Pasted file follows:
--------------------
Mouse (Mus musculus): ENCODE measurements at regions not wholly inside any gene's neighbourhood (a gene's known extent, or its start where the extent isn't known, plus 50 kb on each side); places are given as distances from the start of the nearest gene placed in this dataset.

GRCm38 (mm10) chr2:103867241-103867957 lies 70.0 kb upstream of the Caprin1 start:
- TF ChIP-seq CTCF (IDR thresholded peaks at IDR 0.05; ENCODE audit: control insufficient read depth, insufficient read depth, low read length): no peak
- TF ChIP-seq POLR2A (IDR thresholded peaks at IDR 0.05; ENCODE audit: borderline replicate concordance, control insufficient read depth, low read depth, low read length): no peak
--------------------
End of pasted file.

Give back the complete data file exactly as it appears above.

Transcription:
Mouse (Mus musculus): ENCODE measurements at regions not wholly inside any gene's neighbourhood (a gene's known extent, or its start where the extent isn't known, plus 50 kb on each side); places are given as distances from the start of the nearest gene placed in this dataset.

GRCm38 (mm10) chr2:103867241-103867957 lies 70.0 kb upstream of the Caprin1 start:
- TF ChIP-seq CTCF (IDR thresholded peaks at IDR 0.05; ENCODE audit: control insufficient read depth, insufficient read depth, low read length): no peak
- TF ChIP-seq POLR2A (IDR thresholded peaks at IDR 0.05; ENCODE audit: borderline replicate concordance, control insufficient read depth, low read depth, low read length): no peak